“Holistic Healing Home
for your animal companions"
Dr. Jeff

For Healthy Pets

Over 150 articles on companion animal health written by authorities including Dr. Jeff Feinman, a qualified vet and leading veterinary homeopath.

In these entertaining and informative pet health articles, Dr. Jeff and quest writers cover important pet health areas.
Wednesday, 30 November 2011 20:37

What Can I Do to Prevent My Pet From Being Poisoned?

Written by Janet Tobiassen Crosby, DVM
Rate this item
(1 Vote)

Keep your pet safe by being aware of these common toxins around your house and yard. Pets are unpredictable - prevention is the key to a safe environment for pets (and children).

1. Use products on your pet wisely
Fleas, ticks, other parasites and certain skin conditions often necessitate the use of shampoos and topical treatments. Not following the usage directions is one of the most common causes of pet toxicity. This is definitely a case where more is NOT better! Please read and understand all directions when using shampoos, dips, spot-on treatments, etc. for your pet. Also observe the "after treatment" before letting children be around and handle the pet to reduce unnecessary exposure.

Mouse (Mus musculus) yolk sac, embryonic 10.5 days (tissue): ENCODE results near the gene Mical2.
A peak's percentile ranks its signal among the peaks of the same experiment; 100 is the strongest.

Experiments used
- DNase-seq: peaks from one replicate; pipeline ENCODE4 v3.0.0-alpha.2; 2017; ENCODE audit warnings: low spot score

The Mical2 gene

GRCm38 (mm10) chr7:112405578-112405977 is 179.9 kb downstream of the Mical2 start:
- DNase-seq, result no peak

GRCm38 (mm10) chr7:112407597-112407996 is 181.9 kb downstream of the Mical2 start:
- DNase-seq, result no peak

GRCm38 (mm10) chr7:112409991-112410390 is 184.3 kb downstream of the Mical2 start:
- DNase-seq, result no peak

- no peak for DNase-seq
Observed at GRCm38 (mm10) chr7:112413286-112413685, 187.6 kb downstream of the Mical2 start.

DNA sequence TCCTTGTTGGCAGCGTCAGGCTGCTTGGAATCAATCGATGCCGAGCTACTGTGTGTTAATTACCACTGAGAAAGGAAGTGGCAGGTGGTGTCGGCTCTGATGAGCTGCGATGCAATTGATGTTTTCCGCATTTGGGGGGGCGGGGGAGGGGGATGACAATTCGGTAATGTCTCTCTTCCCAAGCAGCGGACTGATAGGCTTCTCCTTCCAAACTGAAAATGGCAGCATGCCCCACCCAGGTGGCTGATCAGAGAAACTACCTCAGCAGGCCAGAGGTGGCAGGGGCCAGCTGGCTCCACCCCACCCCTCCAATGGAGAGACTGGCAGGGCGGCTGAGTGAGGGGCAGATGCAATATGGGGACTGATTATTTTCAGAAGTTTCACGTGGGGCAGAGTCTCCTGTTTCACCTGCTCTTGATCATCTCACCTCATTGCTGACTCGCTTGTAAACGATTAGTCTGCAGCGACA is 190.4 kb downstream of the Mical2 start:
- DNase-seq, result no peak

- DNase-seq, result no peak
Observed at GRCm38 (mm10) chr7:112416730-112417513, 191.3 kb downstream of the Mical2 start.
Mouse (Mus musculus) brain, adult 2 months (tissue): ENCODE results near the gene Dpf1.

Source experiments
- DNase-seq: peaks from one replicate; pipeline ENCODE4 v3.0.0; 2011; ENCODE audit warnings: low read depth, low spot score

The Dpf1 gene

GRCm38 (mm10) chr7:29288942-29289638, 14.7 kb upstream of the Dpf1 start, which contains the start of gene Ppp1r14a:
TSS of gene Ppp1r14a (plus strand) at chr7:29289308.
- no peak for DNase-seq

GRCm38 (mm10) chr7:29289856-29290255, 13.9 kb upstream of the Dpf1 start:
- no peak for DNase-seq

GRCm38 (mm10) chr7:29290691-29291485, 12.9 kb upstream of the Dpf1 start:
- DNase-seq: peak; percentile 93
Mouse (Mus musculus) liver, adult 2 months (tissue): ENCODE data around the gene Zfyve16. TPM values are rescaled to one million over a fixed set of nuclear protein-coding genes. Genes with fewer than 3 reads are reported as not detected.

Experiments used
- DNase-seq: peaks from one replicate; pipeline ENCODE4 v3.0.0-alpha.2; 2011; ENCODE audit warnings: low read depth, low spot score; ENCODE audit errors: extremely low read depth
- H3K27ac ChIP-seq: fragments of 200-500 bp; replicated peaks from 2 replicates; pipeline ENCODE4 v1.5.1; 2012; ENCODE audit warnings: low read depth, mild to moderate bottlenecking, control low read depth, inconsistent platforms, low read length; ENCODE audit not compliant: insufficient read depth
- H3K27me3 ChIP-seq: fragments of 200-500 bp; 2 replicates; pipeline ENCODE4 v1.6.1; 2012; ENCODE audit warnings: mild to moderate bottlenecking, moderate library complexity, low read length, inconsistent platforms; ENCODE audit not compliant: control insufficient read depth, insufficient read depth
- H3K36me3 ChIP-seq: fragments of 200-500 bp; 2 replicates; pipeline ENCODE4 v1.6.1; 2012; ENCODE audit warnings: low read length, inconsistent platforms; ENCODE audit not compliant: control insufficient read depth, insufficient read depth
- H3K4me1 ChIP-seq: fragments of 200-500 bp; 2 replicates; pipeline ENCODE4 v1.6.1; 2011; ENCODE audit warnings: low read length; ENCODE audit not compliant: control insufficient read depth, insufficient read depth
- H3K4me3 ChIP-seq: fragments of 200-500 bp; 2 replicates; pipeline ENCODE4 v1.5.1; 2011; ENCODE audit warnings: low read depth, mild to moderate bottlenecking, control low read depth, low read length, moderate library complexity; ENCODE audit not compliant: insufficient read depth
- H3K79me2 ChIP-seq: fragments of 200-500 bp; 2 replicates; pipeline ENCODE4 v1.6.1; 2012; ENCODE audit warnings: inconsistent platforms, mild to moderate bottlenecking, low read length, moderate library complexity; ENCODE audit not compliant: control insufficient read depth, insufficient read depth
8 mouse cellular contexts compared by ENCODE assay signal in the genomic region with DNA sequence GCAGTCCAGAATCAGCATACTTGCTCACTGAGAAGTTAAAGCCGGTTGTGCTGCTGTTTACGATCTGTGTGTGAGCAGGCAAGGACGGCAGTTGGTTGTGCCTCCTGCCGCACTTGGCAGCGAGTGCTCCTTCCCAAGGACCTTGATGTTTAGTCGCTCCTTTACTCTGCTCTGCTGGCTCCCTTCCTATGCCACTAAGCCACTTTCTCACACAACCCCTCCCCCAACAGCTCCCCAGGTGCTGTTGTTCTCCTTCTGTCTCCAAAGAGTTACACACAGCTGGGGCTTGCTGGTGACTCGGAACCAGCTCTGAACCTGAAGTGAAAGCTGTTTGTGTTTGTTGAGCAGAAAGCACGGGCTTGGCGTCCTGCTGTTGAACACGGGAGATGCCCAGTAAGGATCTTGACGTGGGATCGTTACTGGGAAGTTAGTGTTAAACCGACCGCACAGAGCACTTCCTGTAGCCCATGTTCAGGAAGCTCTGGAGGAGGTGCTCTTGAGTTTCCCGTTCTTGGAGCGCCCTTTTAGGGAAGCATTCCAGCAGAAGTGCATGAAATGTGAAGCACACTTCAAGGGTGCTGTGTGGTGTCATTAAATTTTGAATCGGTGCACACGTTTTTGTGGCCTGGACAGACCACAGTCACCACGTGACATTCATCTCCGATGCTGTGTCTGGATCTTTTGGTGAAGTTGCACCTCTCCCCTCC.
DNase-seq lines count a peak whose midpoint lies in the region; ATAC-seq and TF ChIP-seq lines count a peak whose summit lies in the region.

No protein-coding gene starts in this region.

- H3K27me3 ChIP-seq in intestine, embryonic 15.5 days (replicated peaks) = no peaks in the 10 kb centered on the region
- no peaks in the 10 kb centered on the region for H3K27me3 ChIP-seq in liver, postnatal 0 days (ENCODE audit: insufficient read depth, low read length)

2. Only use products and medications designed for the pet
Do not use dog products (or medications) on cats and vice versa. The dosing is often different, and things that are OK for one species may be quite toxic to another. The same goes for using human medications and topical treatments on pets -- do not do so unless under direct recommendation/advice from your veterinarian.

3. Keep all medications out of reach
Dogs have been known to down large quantities of pre-natal vitamins, ibuprofen, Vitamin C, and so on. It may be curiosity, it may be the taste (many have a sweet or even chocolate flavored coating). Pet medications may be meat-flavored. Whatever the reason, medication overdose is an emergency. The sooner the better to rid the body of excess toxin. Please call your veterinarian or Animal Poison Control to find the best way to rid or deactivate the toxin (via vomition or activated charcoal).

Read more about the most common poisonings and how to prevent them:

If you think that your pet has been poisoned, please call your local veterinarian or Animal Poison Control (888-426-4435)

Read 5851 times Last modified on Tuesday, 21 February 2012 16:05
Login to post comments